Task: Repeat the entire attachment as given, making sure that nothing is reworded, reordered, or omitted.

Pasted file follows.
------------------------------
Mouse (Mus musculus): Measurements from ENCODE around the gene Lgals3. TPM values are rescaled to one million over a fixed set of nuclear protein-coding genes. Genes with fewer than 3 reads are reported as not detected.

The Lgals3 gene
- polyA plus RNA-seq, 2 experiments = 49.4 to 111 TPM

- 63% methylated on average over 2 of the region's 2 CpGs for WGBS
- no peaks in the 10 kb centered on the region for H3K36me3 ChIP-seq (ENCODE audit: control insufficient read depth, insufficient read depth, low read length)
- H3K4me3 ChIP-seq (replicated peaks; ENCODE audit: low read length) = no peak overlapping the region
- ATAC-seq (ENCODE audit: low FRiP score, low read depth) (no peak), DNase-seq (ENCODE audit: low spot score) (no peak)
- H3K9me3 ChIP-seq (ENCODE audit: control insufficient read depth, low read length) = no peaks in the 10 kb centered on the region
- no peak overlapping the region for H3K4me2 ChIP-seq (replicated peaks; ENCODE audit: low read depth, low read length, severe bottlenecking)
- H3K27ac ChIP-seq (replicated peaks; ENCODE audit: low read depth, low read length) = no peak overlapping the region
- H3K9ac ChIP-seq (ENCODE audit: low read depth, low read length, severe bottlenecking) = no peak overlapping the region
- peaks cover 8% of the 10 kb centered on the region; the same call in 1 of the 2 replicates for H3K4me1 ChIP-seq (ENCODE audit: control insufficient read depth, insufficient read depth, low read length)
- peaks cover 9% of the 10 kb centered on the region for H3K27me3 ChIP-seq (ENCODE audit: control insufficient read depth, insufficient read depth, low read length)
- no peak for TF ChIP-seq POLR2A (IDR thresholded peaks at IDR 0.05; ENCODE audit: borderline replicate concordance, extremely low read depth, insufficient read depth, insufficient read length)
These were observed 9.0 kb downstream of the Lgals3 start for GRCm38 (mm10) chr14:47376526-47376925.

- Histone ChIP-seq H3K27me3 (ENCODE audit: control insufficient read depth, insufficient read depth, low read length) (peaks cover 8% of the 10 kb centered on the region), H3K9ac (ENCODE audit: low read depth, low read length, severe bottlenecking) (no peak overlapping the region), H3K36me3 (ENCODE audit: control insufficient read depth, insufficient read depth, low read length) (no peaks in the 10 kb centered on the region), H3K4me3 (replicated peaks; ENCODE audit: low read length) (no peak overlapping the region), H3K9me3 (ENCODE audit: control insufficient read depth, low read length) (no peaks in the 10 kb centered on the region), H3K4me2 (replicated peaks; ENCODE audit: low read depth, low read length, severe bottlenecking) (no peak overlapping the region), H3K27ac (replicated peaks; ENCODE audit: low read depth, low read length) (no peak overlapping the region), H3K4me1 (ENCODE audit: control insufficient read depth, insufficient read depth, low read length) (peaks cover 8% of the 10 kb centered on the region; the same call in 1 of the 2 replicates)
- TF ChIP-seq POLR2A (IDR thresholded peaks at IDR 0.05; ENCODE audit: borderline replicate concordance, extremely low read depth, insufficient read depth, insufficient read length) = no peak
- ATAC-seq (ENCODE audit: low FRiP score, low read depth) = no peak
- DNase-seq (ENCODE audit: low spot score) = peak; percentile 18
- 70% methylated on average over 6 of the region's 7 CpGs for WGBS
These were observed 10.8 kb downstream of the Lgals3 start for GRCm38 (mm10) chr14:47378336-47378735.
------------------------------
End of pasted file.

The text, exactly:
Mouse (Mus musculus): Measurements from ENCODE around the gene Lgals3. TPM values are rescaled to one million over a fixed set of nuclear protein-coding genes. Genes with fewer than 3 reads are reported as not detected.

The Lgals3 gene
- polyA plus RNA-seq, 2 experiments = 49.4 to 111 TPM

- 63% methylated on average over 2 of the region's 2 CpGs for WGBS
- no peaks in the 10 kb centered on the region for H3K36me3 ChIP-seq (ENCODE audit: control insufficient read depth, insufficient read depth, low read length)
- H3K4me3 ChIP-seq (replicated peaks; ENCODE audit: low read length) = no peak overlapping the region
- ATAC-seq (ENCODE audit: low FRiP score, low read depth) (no peak), DNase-seq (ENCODE audit: low spot score) (no peak)
- H3K9me3 ChIP-seq (ENCODE audit: control insufficient read depth, low read length) = no peaks in the 10 kb centered on the region
- no peak overlapping the region for H3K4me2 ChIP-seq (replicated peaks; ENCODE audit: low read depth, low read length, severe bottlenecking)
- H3K27ac ChIP-seq (replicated peaks; ENCODE audit: low read depth, low read length) = no peak overlapping the region
- H3K9ac ChIP-seq (ENCODE audit: low read depth, low read length, severe bottlenecking) = no peak overlapping the region
- peaks cover 8% of the 10 kb centered on the region; the same call in 1 of the 2 replicates for H3K4me1 ChIP-seq (ENCODE audit: control insufficient read depth, insufficient read depth, low read length)
- peaks cover 9% of the 10 kb centered on the region for H3K27me3 ChIP-seq (ENCODE audit: control insufficient read depth, insufficient read depth, low read length)
- no peak for TF ChIP-seq POLR2A (IDR thresholded peaks at IDR 0.05; ENCODE audit: borderline replicate concordance, extremely low read depth, insufficient read depth, insufficient read length)
These were observed 9.0 kb downstream of the Lgals3 start for GRCm38 (mm10) chr14:47376526-47376925.

- Histone ChIP-seq H3K27me3 (ENCODE audit: control insufficient read depth, insufficient read depth, low read length) (peaks cover 8% of the 10 kb centered on the region), H3K9ac (ENCODE audit: low read depth, low read length, severe bottlenecking) (no peak overlapping the region), H3K36me3 (ENCODE audit: control insufficient read depth, insufficient read depth, low read length) (no peaks in the 10 kb centered on the region), H3K4me3 (replicated peaks; ENCODE audit: low read length) (no peak overlapping the region), H3K9me3 (ENCODE audit: control insufficient read depth, low read length) (no peaks in the 10 kb centered on the region), H3K4me2 (replicated peaks; ENCODE audit: low read depth, low read length, severe bottlenecking) (no peak overlapping the region), H3K27ac (replicated peaks; ENCODE audit: low read depth, low read length) (no peak overlapping the region), H3K4me1 (ENCODE audit: control insufficient read depth, insufficient read depth, low read length) (peaks cover 8% of the 10 kb centered on the region; the same call in 1 of the 2 replicates)
- TF ChIP-seq POLR2A (IDR thresholded peaks at IDR 0.05; ENCODE audit: borderline replicate concordance, extremely low read depth, insufficient read depth, insufficient read length) = no peak
- ATAC-seq (ENCODE audit: low FRiP score, low read depth) = no peak
- DNase-seq (ENCODE audit: low spot score) = peak; percentile 18
- 70% methylated on average over 6 of the region's 7 CpGs for WGBS
These were observed 10.8 kb downstream of the Lgals3 start for GRCm38 (mm10) chr14:47378336-47378735.